Fire

During a fire season that has burned over 1 million acres, the state of Montana has spent $53.7 million battling wildfires.

Joy Ballew photo

Montana is on fire, we've been breathing smoke for months, and it's human nature to look for someone or something to blame, such as environmentalists or the U.S. Forest Service. But the fact is we can’t log our way out, we can’t fight our way out, we can only burn our way out through ongoing fuels treatments. Forest management is complex:

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Logging vs. wildfire: It’s not a matter of timber sales or catastrophic wildfire. Logging is a component of forest management but without controlled, prescribed fire, timber sales alone do not significantly reduce the threat of wildfire. Our western forests are fire-dependent and have decades of undergrowth due to extreme fire suppression practices. Timber harvests are an important component of wise forest management, but do not address the level and type of fuel reduction needed to resist catastrophic wildfires. What will reduce fire potential is removing fuels through prescribed burning. Studies of over 3,000 fuel treatments that had wildfires in the past decade show an 89 percent reduced fire intensity. In other words — we have to fight fire with fire. The president’s 2018 budget cut Forest Service suppression, pre-suppression and fuels treatment by $320 million. This is the opposite approach of what is necessary to fight fires and preventively reduce fuels.

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Climate change: It is real, it is not a hoax. The global temperature is increasing and the climate is changing due to the greenhouse gas emissions we have already produced leading to a rise in wildfires. Fact — wildfires have been increasing in frequency and duration over the last 30 years. They occur four times more often, burning more than six times the land area, and last five times as long. Snowpack is 20 percent lower than it was 60 years ago. Peak runoff comes two or more weeks earlier on average; March temperatures across Montana are, on average, about 5 degrees warmer than in the 1950s. Since 1970, temperatures in the West have increased almost twice the global average. Extended drought and the stress caused by the reduced water availability make the forests that once were resilient now vulnerable to mountain beetle attack. This adds to the fuels ready for wildfire ignition. We could clear-cut Montana and would still experience fire; one only needs to look to the east side fires (280,000 acres burned) this year to see that.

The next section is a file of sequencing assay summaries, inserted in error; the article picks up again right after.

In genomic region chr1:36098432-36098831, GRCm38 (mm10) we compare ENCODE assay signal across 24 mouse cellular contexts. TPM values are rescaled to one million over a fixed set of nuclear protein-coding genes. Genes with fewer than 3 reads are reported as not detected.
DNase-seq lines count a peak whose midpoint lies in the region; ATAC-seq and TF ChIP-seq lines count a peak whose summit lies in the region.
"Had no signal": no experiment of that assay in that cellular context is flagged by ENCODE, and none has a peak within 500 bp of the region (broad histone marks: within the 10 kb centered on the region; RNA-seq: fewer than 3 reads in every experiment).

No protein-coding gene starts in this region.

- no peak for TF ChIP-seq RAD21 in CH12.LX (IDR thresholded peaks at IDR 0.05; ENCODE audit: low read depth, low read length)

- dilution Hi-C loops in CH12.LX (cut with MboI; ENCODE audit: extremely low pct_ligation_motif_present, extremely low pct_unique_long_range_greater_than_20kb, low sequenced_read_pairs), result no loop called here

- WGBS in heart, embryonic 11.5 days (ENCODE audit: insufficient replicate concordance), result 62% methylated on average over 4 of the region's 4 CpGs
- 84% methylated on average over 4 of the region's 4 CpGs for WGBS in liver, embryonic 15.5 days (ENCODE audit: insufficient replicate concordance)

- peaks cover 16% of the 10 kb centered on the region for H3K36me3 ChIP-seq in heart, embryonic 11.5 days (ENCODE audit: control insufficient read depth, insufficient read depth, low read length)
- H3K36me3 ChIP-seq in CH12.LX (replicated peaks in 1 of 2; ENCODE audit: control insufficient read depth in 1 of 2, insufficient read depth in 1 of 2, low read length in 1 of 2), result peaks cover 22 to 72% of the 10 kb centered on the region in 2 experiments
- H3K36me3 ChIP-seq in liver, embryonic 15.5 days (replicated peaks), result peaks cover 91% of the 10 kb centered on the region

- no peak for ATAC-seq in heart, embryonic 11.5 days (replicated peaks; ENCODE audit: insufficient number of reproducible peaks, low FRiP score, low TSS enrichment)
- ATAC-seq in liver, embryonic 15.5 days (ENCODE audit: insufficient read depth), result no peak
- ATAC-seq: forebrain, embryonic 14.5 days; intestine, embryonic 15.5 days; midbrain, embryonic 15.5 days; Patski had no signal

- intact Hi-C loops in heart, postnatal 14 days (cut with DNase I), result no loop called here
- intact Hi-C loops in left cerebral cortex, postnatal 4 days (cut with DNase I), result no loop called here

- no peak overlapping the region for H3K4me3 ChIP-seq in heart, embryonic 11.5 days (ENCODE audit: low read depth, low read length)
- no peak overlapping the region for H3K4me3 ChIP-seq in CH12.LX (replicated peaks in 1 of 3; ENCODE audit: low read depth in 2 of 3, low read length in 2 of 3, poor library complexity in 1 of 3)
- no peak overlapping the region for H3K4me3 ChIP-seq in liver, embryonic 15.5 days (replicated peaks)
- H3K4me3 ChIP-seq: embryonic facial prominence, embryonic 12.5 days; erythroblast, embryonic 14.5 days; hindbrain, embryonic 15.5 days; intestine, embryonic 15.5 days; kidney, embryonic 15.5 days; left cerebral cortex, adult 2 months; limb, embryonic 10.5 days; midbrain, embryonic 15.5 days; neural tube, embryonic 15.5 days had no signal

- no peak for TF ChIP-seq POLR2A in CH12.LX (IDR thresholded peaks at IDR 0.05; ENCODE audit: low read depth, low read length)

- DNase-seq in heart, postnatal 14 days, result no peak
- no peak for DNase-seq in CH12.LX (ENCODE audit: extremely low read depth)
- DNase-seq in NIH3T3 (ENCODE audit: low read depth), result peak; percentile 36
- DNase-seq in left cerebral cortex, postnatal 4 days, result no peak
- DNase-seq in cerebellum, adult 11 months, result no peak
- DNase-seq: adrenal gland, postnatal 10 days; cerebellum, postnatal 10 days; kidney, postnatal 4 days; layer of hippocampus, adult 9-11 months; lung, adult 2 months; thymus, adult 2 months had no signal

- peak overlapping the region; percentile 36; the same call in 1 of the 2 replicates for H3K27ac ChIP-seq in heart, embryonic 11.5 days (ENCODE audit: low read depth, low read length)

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Money: Due to budget cuts to the Forest Service and the realignment of funds to fire management due in large part to effects of climate change, 51 percent of the Forest Service budget now goes wildfire compared to 16 percent in 1995. As more of the agency’s budget goes to aircraft and suppression, less money is available to do restoration and fuels reduction work that would reduce the threat of wildfires.

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Wildland Urban Interface (WUI): Counties have a responsibility when issuing permits for subdivisions along forest boundaries. Fire-wise requirements, zoning and transportation planning all need to be done on private property along the boundary if fuels treatments and periodic prescribed fires are going to be successful in protecting homes from fire risk. The responsibility to protect homes should not fall on the shoulders of the Forest Service.

We can improve this situation if we work together, avoid blame and accept established scientific research. We all breathe the same air, recreate on national forest lands and depend on dollars generated from timber, recreation, fish and wildlife in our state. Let’s vote for leaders who seek long-term solutions based on facts and science, rather than knee-jerk, superficial solutions.

Karen Wickersham and Bridget Johnson are retired U.S. Forest Service employees. 

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